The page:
It begins with acknowledging that something has happened. Feel that feeling, this is in no way about denying or repressing the negative emotion. It is good to feel it, the matter at hand here is letting it linger.
Once you recognize that it might be lingering, you need to examine that negative emotion or emotions, and determine what it might take for you to let them go. What action can you take that will help you to feel better, and to seek out more positive experiences?
Suggestions I made previously include crying it out, ranting and screaming, meditating, punching or kicking something (preferably something that won’t cause you or someone else injury), going for a walk or a run, writing out a letter you won’t necessarily send, finding something you can break, and so on. This needs to be an action, because action is the best means of transition from one place to another, even when those places are emotional.
It is important to note here that, just because you take actions to release the negative emotions, they may not simply be gone. Depending on what triggered this, you may need to take a daily action to expand upon the release, you might need to use a different action to also give you release, etc. Further, things may happen along the way that bring the initial negative emotional response back to the surface. The idea here is that we can’t not feel negative emotions, but we can work on not allowing them to take root, and to be our way of approaching life, the universe and everything.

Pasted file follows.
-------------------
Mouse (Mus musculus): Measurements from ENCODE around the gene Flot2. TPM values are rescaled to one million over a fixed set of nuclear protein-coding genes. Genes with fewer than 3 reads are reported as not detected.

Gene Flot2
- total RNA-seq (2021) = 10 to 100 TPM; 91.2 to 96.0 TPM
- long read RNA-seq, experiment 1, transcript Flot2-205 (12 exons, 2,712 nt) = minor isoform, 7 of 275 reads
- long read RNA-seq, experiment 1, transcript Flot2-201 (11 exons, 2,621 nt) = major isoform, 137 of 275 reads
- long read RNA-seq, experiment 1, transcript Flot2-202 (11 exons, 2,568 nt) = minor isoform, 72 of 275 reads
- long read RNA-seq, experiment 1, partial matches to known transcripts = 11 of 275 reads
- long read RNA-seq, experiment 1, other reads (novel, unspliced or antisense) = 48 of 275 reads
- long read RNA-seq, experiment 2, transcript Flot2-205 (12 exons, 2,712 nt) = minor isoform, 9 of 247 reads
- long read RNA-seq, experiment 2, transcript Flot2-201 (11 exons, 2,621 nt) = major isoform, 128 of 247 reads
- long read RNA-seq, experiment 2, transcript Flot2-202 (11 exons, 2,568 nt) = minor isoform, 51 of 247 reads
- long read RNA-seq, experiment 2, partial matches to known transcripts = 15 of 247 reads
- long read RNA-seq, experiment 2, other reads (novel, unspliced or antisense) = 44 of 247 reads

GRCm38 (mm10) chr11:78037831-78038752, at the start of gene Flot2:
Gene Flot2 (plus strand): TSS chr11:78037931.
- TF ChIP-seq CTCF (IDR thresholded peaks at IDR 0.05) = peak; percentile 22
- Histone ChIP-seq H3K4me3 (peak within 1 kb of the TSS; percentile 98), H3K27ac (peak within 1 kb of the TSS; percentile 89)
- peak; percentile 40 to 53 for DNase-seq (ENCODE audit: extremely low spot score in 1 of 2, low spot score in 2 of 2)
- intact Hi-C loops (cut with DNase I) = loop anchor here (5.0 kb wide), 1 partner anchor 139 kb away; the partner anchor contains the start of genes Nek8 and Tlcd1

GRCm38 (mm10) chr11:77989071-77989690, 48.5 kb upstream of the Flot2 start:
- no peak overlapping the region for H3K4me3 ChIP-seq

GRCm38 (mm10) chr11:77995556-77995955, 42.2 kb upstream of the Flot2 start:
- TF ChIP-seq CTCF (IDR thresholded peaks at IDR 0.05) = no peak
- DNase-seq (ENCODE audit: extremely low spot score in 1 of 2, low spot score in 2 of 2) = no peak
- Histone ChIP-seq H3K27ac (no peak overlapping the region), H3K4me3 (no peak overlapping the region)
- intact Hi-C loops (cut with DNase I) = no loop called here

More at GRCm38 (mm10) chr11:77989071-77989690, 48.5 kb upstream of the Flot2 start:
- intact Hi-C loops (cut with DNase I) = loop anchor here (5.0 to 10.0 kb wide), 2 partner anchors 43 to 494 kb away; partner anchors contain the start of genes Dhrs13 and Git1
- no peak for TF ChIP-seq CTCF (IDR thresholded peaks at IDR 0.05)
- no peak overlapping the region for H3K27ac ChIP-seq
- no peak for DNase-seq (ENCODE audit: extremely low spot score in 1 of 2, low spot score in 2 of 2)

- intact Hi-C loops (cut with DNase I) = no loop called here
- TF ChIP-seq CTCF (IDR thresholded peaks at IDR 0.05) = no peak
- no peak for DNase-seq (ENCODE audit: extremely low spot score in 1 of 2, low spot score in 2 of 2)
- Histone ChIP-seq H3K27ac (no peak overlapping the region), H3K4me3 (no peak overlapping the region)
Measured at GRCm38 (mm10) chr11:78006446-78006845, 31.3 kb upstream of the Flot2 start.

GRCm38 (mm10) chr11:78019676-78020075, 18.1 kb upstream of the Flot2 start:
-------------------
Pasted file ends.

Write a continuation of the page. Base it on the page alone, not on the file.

Shit happens. We all have good days and bad days, and every single one of us will experience something where, emotionally, we will get hurt. This is part of the human condition. The question is, will you let that hurt make you a victim of life, or will you choose a different path?
Lastly, please know that you are not alone. You might feel like you are, you may feel as if you are enduring far too much negativity, but no matter how intense it is, you are not alone. I’ve been there. So has almost everyone else. We can get past these moments, and we can still choose and walk the paths we desire.
How do you release negative emotions?
GOAL LOG – Week 33:
Diet: Overall, decent. I think I still need fewer carbs, but I continue to mostly avoid sugar. Summer is nearly over, and I’ve had NO ice cream!
Exercise: Fencing happened one day last week, and that was pretty much it for exercise. I need to adjust this a lot.
Writing: Apart from the blogs, zilch. I totally need to get back into writing and editing daily.
Meditation: Four days last week, at least 4 minutes each of those days.
Gratitude: I wrote five things I was grateful for every day last week.
This is the two-hundred forty-third entry in my series. These weekly posts are ideas and my personal experiences in walking along the path of life. I share this journey as part of my desire to make a difference in this world along the way.
Thank you for joining me. Feel free to re-blog and share.
The first year of Pathwalking, including some expanded ideas, is available here.
If you enjoy Pathwalking, you may also want to read my Five Easy Steps to Change the World for the Better.